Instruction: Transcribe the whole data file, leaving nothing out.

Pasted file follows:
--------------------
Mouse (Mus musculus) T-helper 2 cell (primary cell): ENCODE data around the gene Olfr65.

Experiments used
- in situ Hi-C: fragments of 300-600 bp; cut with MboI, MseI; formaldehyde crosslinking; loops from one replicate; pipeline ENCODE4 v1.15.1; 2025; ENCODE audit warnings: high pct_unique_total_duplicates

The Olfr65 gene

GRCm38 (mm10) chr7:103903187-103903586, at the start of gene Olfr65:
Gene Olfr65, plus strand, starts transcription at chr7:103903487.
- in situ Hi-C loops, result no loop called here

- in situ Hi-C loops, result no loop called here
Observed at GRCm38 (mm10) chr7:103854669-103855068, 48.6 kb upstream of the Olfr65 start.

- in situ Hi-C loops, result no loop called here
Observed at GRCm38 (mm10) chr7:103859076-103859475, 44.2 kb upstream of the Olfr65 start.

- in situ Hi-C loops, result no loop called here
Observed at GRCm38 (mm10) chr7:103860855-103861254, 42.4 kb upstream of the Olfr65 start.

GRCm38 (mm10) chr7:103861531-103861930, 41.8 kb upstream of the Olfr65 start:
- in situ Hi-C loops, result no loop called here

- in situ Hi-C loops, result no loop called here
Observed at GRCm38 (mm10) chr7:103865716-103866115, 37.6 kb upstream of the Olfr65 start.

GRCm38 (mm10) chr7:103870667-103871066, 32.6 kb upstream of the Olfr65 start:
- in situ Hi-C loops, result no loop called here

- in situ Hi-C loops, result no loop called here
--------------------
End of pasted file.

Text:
Mouse (Mus musculus) T-helper 2 cell (primary cell): ENCODE data around the gene Olfr65.

Experiments used
- in situ Hi-C: fragments of 300-600 bp; cut with MboI, MseI; formaldehyde crosslinking; loops from one replicate; pipeline ENCODE4 v1.15.1; 2025; ENCODE audit warnings: high pct_unique_total_duplicates

The Olfr65 gene

GRCm38 (mm10) chr7:103903187-103903586, at the start of gene Olfr65:
Gene Olfr65, plus strand, starts transcription at chr7:103903487.
- in situ Hi-C loops, result no loop called here

- in situ Hi-C loops, result no loop called here
Observed at GRCm38 (mm10) chr7:103854669-103855068, 48.6 kb upstream of the Olfr65 start.

- in situ Hi-C loops, result no loop called here
Observed at GRCm38 (mm10) chr7:103859076-103859475, 44.2 kb upstream of the Olfr65 start.

- in situ Hi-C loops, result no loop called here
Observed at GRCm38 (mm10) chr7:103860855-103861254, 42.4 kb upstream of the Olfr65 start.

GRCm38 (mm10) chr7:103861531-103861930, 41.8 kb upstream of the Olfr65 start:
- in situ Hi-C loops, result no loop called here

- in situ Hi-C loops, result no loop called here
Observed at GRCm38 (mm10) chr7:103865716-103866115, 37.6 kb upstream of the Olfr65 start.

GRCm38 (mm10) chr7:103870667-103871066, 32.6 kb upstream of the Olfr65 start:
- in situ Hi-C loops, result no loop called here

- in situ Hi-C loops, result no loop called here